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Essential Assistance: Using Essential Oils as Miticides

By August Dunning | Last updated: April 30, 2021
Key Takeaways

Essential oils are vital to how a crop smells and tastes, but did you know they can also be used as an all-natural miticide?

Source: Thomas Perkins / Dreamstime.com

Modern monoculture planting has created situations where insect infestations can grow to unnatural population numbers. When natural controls break down and a population explodes, the pests self-destruct by eating themselves out of their (and our) food supply. Safe remedies for large problems, therefore, are very attractive.

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Essential oils are a natural way to organically treat a variety of insect infestations. For centuries, they have been used safely because they work by utilizing natural metabolic pathways to either discourage or eradicate pests on crops. Historically growers have used companion planting—placing plants with natural repellent properties, such as garlic and marigolds, between crops susceptible to particular types of pests.

Due to their relative safety, essential oils can be used to control preharvest and postharvest insects without increasing the risk of toxic exposure for downstream customers of a grower. With only a few exceptions, these oils have low animal toxicity and last only briefly in the environment because of their chemical construction (they were created in a plant, not a beaker in a laboratory).

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Most essential oils are safe to use on ornamental plants, but only some are safe and legally allowed on food and ingestible herb crops. For example, essential oils from geraniums, lemongrass and citronella are noted for their repellent action on mosquitoes and other biting insects; however, these oils are not allowed for food crops according to the EPA rules. Still, essential oils are general safer than using the typical diluted neurotoxins in chemical insecticide products.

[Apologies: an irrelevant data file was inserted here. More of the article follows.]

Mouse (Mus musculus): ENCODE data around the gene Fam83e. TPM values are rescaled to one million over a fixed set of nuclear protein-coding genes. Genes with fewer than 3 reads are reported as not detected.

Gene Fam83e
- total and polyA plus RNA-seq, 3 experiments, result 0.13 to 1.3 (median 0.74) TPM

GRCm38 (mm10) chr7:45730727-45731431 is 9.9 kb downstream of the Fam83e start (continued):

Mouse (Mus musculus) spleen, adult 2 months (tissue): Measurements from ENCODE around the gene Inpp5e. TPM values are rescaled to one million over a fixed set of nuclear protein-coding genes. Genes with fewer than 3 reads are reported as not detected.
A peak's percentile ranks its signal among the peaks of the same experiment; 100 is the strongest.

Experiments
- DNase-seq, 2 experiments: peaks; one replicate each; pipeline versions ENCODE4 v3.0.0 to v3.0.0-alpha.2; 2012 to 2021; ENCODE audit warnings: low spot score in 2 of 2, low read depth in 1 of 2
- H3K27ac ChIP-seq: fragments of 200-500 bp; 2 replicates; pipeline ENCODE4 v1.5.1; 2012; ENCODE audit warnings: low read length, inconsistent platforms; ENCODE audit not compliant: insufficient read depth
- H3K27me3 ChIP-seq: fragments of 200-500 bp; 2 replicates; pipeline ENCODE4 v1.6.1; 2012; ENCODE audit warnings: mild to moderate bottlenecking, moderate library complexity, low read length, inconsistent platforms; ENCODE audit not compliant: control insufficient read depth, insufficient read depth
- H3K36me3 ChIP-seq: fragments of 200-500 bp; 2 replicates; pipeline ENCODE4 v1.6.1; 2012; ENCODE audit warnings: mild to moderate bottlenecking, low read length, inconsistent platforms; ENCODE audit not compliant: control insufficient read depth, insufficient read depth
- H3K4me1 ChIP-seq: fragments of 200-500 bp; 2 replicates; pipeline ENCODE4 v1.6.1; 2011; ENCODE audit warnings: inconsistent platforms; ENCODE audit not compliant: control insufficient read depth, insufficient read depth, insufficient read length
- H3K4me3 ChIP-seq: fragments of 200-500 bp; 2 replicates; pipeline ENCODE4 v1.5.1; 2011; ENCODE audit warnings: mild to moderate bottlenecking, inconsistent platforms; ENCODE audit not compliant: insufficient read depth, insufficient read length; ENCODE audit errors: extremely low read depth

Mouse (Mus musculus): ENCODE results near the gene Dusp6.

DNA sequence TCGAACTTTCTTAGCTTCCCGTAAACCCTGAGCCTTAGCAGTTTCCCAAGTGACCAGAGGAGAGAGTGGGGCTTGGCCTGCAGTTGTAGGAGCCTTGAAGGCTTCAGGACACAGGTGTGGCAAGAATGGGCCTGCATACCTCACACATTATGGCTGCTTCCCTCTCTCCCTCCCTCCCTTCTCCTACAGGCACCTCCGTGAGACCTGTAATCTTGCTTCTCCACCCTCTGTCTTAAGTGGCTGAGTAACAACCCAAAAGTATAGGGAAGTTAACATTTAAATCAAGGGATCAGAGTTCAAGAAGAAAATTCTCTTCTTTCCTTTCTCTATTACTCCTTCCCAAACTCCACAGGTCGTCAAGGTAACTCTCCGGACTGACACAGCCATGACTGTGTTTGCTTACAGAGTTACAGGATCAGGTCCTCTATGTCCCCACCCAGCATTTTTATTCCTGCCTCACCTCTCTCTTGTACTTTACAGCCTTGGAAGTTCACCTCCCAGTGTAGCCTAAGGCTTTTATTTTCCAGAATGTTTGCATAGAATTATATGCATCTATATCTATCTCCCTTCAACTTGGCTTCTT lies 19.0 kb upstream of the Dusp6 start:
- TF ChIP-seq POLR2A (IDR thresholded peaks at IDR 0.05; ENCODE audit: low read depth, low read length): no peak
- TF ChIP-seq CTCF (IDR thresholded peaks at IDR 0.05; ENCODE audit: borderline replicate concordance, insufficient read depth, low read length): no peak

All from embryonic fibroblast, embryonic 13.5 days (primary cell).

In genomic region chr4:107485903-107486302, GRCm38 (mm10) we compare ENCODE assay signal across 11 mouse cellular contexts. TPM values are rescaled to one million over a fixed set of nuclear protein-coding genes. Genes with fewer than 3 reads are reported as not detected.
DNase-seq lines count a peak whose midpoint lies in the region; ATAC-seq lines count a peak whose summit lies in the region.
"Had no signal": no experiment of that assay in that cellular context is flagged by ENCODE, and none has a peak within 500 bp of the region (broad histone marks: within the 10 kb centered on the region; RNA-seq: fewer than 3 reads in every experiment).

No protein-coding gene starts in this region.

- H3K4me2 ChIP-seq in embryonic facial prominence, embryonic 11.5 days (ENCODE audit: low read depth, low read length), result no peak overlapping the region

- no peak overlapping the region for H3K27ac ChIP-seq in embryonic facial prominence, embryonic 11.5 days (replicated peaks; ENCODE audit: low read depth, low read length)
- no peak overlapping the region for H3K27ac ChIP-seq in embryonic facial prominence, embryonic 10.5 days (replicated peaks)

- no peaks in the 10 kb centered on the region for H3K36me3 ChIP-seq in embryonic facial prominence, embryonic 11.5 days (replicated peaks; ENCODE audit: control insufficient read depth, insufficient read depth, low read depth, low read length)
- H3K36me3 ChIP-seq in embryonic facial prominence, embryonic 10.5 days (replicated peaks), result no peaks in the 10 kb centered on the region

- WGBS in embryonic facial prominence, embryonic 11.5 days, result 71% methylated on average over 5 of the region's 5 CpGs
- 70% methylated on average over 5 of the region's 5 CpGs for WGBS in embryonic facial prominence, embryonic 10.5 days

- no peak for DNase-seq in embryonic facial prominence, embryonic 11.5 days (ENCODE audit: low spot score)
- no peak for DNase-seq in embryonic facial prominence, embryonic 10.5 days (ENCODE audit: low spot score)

The United States have more approved essential oils than any other country, but there are some restrictions regarding their use. Therefore, checking labels is important to know when and where to use them and how to advise customers. The FIFRA (25b) compliance list is an easy way to determine use. Below is the list showing those oils that can and cannot be used on food and ingestible herb crops—only those essential oils that have an astrix (*) after their name can legally be used use on food and herb crops.

Active Ingredients Exempted Under 25(b) of the Federal Insecticide, Fungicide, & Rodenticide Act:

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(*) indicates exempt active ingredients that are also exempt from pesticide residue tolerance requirements

  • Castor oil (U.S.P. or equivalent)*Linseed oil
  • Cedar oilMalic acid
  • Cinnamon and cinnamon oil*Mint and mint oil
  • Citric acid*Peppermint and peppermint oil*
  • Citronella and Citronella oil2-phenethyl propionate
  • Cloves and clove oil*Potassium sorbate*
  • Corn gluten meal*Putrescent whole egg solids
  • Corn oil*Rosemary and rosemary oil*
  • Cottonseed oil*Sesame (includes ground sesame plant) and sesame oil*
  • Dried BloodSodium chloride (common salt) *
  • EugenolSodium lauryl sulfate
  • Garlic and garlic oil*Soybean oil
  • Geraniol*Thyme and thyme oil*
  • Geranium oilWhite pepper
  • Lauryl sulfateZinc metal strips (consisting solely of zinc metal and impurities)
  • Lemongrass oil

The FDA and EPA state inspectors closely watch products and their claims based on their labeled ingredients and have in-store spot checks to determine if these restricted oils are being promoted on food and ingestible herbs.

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Using the list above, a store owner can safely advise customers what essential-oil-based products to use and on what type of plant. With this is mind, it is probably a good idea to have a closer look at the active ingredients of the miticides on your store shelves to double check their ingredients against the manufacturer’s claims.

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Written by August Dunning

Profile Picture of August Dunning

August Dunning is the CEO of Eco Organics and is a physicist, chemist and an inventor. He is the former systems ops designer for the International Space Station and a former regional manager of liquid, solid and electric propulsion systems for Pratt and Whitney space propulsion, Edwards AFB, NAWC and JPL.

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